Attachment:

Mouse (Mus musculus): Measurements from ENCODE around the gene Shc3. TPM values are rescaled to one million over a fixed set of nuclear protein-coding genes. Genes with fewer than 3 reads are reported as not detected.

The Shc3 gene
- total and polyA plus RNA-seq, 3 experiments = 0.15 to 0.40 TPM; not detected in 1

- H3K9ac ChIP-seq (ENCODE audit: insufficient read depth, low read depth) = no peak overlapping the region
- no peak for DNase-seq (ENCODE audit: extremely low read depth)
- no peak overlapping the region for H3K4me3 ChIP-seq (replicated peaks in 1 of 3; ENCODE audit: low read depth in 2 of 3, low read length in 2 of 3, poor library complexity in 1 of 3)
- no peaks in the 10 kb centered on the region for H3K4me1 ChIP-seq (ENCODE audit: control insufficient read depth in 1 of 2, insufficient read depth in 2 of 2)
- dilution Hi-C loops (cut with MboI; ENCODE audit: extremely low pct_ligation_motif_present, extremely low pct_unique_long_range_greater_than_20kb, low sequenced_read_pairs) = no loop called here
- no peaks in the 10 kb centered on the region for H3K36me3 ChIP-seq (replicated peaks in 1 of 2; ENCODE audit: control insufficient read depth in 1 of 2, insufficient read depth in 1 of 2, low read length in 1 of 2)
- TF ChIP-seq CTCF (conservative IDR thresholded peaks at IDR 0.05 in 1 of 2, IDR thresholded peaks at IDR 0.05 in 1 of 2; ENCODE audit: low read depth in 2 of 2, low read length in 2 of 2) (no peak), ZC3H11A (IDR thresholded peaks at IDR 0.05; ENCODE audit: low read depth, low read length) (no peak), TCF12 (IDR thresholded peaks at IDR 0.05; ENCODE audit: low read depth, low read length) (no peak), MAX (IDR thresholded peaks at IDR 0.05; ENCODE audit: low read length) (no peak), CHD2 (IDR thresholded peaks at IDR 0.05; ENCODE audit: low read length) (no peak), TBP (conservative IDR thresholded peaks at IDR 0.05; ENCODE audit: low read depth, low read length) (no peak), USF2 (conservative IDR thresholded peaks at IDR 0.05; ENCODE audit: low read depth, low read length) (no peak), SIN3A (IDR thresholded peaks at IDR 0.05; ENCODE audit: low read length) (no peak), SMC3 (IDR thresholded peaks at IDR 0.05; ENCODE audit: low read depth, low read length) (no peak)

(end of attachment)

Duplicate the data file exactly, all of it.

Mouse (Mus musculus): Measurements from ENCODE around the gene Shc3. TPM values are rescaled to one million over a fixed set of nuclear protein-coding genes. Genes with fewer than 3 reads are reported as not detected.

The Shc3 gene
- total and polyA plus RNA-seq, 3 experiments = 0.15 to 0.40 TPM; not detected in 1

- H3K9ac ChIP-seq (ENCODE audit: insufficient read depth, low read depth) = no peak overlapping the region
- no peak for DNase-seq (ENCODE audit: extremely low read depth)
- no peak overlapping the region for H3K4me3 ChIP-seq (replicated peaks in 1 of 3; ENCODE audit: low read depth in 2 of 3, low read length in 2 of 3, poor library complexity in 1 of 3)
- no peaks in the 10 kb centered on the region for H3K4me1 ChIP-seq (ENCODE audit: control insufficient read depth in 1 of 2, insufficient read depth in 2 of 2)
- dilution Hi-C loops (cut with MboI; ENCODE audit: extremely low pct_ligation_motif_present, extremely low pct_unique_long_range_greater_than_20kb, low sequenced_read_pairs) = no loop called here
- no peaks in the 10 kb centered on the region for H3K36me3 ChIP-seq (replicated peaks in 1 of 2; ENCODE audit: control insufficient read depth in 1 of 2, insufficient read depth in 1 of 2, low read length in 1 of 2)
- TF ChIP-seq CTCF (conservative IDR thresholded peaks at IDR 0.05 in 1 of 2, IDR thresholded peaks at IDR 0.05 in 1 of 2; ENCODE audit: low read depth in 2 of 2, low read length in 2 of 2) (no peak), ZC3H11A (IDR thresholded peaks at IDR 0.05; ENCODE audit: low read depth, low read length) (no peak), TCF12 (IDR thresholded peaks at IDR 0.05; ENCODE audit: low read depth, low read length) (no peak), MAX (IDR thresholded peaks at IDR 0.05; ENCODE audit: low read length) (no peak), CHD2 (IDR thresholded peaks at IDR 0.05; ENCODE audit: low read length) (no peak), TBP (conservative IDR thresholded peaks at IDR 0.05; ENCODE audit: low read depth, low read length) (no peak), USF2 (conservative IDR thresholded peaks at IDR 0.05; ENCODE audit: low read depth, low read length) (no peak), SIN3A (IDR thresholded peaks at IDR 0.05; ENCODE audit: low read length) (no peak), SMC3 (IDR thresholded peaks at IDR 0.05; ENCODE audit: low read depth, low read length) (no peak)